A lesson out of “Lessons Learned in Software Testing”: Lesson 272

If you can get a black belt in only two weeks, avoid fights.

The past few weeks I have been involved more than usual with performance reviews and learning about South Africa’s Cyber crime future. It brings back memories why I enjoy what I do and how I got to where I am today, yet I still feel like a novice. This feeling of inadequacy reminds me of the lesson I learned the hard way when I was 8 years old and after attending 4 Karate lessons over a period of a month.

For most people starting out in testing (or anything for that matter), many things are based upon blindly accepting what you are being taught as the truth. And that’s perfectly in order. This drives the economy to some extend as well. Blind faith is a prerequisite for ultimately transcending your boundaries of knowledge, hopefully arriving at a higher level of understanding in the end.

People don’t realize this, but confusion is very real when thrown into/with the “meat grinder” to suddenly test and magically “improve” a product’s quality against all odds. Generally inexperienced people, confusion is typically “resolved” by:

  • “Just tell me what to do.”
  • “Then tell me how to do it.”
  • “And if I’m ready for it, maybe even tell me why to do it.”

Anything more will just terrify most people.

Over the past 10+ years I was involved, or actually making a living out of testing. I came to realise that most things in life takes time to become an expert in, or even just good enough. You have to make a lot of mistakes. You then have to fix your own mistakes as well as those mistakes made by others. Many training courses promise you a certification, diploma and expert knowledge. Be careful, just because you managed to pay for skills/knowledge does not make you an expert or efficient if you cannot apply that to the context of the situation at hand.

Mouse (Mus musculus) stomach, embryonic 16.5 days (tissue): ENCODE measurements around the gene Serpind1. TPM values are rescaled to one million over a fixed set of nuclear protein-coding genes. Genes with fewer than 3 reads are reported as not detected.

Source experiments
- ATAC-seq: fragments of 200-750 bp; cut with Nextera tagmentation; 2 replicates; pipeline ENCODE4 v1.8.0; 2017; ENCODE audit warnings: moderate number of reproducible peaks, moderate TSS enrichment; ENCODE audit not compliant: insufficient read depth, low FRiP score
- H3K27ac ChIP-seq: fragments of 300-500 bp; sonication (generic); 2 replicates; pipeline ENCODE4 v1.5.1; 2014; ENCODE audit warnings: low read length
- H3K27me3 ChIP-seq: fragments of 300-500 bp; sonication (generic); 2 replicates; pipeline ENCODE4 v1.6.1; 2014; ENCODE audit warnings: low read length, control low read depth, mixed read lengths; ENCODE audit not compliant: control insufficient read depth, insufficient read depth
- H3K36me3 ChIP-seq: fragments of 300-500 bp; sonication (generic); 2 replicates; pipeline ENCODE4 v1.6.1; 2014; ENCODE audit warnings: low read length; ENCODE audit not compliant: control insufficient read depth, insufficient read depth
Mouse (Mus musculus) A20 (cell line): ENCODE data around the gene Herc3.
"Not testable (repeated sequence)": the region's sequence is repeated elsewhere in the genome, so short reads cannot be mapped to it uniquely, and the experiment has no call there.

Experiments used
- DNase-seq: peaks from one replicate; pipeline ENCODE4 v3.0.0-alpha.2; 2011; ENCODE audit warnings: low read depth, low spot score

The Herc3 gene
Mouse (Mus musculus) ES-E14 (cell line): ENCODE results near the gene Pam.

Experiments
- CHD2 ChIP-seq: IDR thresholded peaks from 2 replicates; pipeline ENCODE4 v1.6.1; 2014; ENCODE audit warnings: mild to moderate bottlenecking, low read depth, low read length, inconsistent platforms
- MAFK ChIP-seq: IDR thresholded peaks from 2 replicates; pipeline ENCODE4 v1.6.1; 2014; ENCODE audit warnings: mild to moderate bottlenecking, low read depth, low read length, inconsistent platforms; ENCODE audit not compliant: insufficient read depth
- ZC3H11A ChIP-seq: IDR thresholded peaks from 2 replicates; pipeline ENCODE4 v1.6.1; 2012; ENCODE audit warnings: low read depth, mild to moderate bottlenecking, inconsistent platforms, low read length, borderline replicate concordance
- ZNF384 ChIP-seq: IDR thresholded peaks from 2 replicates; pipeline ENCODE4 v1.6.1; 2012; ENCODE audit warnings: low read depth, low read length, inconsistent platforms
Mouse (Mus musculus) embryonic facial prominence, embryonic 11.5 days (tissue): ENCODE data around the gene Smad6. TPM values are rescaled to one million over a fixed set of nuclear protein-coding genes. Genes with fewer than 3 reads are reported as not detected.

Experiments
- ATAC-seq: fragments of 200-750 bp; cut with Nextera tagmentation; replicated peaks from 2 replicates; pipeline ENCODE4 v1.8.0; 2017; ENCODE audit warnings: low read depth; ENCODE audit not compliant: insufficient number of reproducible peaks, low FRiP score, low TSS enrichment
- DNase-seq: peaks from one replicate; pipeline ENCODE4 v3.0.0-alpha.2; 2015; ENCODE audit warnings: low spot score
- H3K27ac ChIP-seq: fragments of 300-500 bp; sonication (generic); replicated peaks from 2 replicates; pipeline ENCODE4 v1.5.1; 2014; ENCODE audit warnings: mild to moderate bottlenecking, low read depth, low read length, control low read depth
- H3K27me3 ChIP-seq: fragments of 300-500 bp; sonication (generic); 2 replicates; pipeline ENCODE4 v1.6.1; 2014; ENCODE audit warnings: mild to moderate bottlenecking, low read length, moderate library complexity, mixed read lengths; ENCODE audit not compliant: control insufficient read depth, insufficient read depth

However, I have to admit, if the skills/knowledge is so simple and repetitive to be able to master in just two weeks, by all means do it, but don’t try to fix and improve disasters.

If you want to improve your skills in testing, read a lot, ask questions, and practice. Your career will take things away from your personal life. Sometimes the “sacrifices” can be quite high, but make sure you learn from your decisions as this will help you build on your current experiences.

About the source:


Paperback: 320 pages

Publisher: Wiley; 1 edition (December 31, 2001)

Language: English

ISBN-10: 0471081124

ISBN-13: 978-0471081128

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A lesson out of “Lessons Learned in Software Testing”: Lesson 23


A tester is more than a tourist.

This can be somewhat of a challenging to explain. The definition of a tourist is a person who is traveling, especially for pleasure (according to dictionary.com). Now the definition of “pleasure” can also pretty broad and also depended on perspectives. In my view, a tourist is someone who follows the group and the only documentation they have are the flyers from the sights they visit, and of course the hefty credit card expenses. It makes sense if you think of what the purpose is of testing and also realise that testing is not cheap. Yes, you may be able to argue that tourist take photos, but there’s a good chance that you will be the only one who knows what you did in that moment in time and the emotions you had going.